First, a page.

Develop three to five main points you want to get across in an interview. Role-play with others to practice answering questions. Compile a list of the most difficult questions you could face and how you would respond.
Understand your audience
Your audience is not the journalist. Before granting an interview, make sure you understand who is it you want to reach with your message and craft your message accordingly.
Create sound bites
Use short, punchy statements to make your point quickly and ensure that it gets quoted. Examples, comparisons or analogies may be useful. Avoid jargon.
Get right to the point
Keep your main objective in mind, and state your conclusion up front. Provide examples to support your assertion. Don’t wait for the perfect question; seize any opportunity to state your message. Reframe questions to serve your message.
Make eye contact with the interviewer and smile to project confidence and credibility. Don’t smile if the subject is truly grave, but otherwise, smile as he or she asks questions, and also, when appropriate, during you response and when you finish.
Relax and take your time
Speak in a concise but conversational style that conveys your expertise. Pause when needed to gather your thoughts. Let the interviewer finish each question before responding.
“No Comment,” does not exist
It suggests guilt or concealment. Even a few words are better than none, if only to explain why you can’t discuss the subject. Don’t be afraid to say, “I don’t know” and offer to seek out the answer.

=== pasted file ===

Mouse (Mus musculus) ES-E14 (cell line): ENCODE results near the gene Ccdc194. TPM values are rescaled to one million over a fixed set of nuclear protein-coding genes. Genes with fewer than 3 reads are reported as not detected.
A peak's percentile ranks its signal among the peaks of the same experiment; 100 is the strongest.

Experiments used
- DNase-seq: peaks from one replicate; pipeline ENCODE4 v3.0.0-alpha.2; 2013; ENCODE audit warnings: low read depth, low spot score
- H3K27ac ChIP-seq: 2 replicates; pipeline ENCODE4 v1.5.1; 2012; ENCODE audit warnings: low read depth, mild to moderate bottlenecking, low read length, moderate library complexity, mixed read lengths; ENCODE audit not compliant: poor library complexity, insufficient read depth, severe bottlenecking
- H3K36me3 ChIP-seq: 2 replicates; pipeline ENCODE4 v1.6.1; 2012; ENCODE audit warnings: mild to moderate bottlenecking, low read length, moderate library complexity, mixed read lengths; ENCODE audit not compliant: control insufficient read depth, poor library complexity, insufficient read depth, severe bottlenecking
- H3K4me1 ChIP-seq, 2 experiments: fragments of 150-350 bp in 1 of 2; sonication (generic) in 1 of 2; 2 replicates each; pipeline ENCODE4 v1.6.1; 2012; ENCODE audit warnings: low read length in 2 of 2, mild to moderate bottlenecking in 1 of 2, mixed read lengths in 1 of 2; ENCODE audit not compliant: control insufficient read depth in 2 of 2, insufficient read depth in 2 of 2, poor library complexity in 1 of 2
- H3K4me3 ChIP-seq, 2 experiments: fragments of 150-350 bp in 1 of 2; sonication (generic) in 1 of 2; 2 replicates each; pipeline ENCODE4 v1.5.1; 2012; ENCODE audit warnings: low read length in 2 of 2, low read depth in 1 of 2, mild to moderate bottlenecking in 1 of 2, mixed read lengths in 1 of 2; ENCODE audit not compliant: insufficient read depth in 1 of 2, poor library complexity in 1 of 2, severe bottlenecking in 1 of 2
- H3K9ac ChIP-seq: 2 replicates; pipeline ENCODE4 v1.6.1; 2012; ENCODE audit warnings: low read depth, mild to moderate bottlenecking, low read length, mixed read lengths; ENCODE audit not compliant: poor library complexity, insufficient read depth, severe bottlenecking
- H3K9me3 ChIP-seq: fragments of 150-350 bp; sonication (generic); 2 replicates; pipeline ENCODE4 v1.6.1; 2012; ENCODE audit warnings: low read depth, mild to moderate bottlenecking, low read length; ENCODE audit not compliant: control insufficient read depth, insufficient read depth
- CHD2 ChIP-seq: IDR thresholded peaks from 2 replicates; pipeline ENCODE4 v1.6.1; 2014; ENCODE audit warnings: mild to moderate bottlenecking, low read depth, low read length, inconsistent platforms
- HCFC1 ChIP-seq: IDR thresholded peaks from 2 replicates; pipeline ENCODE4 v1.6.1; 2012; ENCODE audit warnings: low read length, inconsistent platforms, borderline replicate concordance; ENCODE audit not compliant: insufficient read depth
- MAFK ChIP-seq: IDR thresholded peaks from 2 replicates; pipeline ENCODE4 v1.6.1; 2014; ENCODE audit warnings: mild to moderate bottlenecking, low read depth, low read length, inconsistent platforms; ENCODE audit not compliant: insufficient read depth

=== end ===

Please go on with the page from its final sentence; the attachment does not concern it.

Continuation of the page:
Stick to your subject
No matter what you are asked, don’t let the interviewer derail you. When necessary, respond first, then make a transition back to your main message.
Steer clear of hypotheticals or possible scenarios unless they truly emphasize a positive message that you are trying to convey. Don’t feel obligated to answer a question that should more correctly be asked of someone else. At the same time, correct a false premise or incorrect information, especially if it undermines your main message.
Don’t get cornered into a “yes” or “no” answer
Audiences and sometimes the media want simple answers to complex issues. Don’t lecture, don’t use jargon, and don’t talk down to the audience. At the same time, avoid a “yes” or “no” answers. Stop, think, and explain a complex issue simply and clearly. You can always say: “This issue is complex...” and get back to your key messages.
Don’t be contentious or hostile
Journalists have the last word when it comes to editing the interview, so it is best not to get into an angry debate. Better to simply reaffirm your main message no matter what is asked or said.
Provide visuals for TV
Television dominates the news. Prepare or suggest visuals for television interviews. Reporters usually need help with pictures as much as they need your words. Choose visuals carefully for maximum impact.
On radio, speak slowly and modulate your voice. Do not be monotonous. Make sure you repeat the message frequently (people are tuning in all the time). Remember, your audience is not the journalist but those listening out there.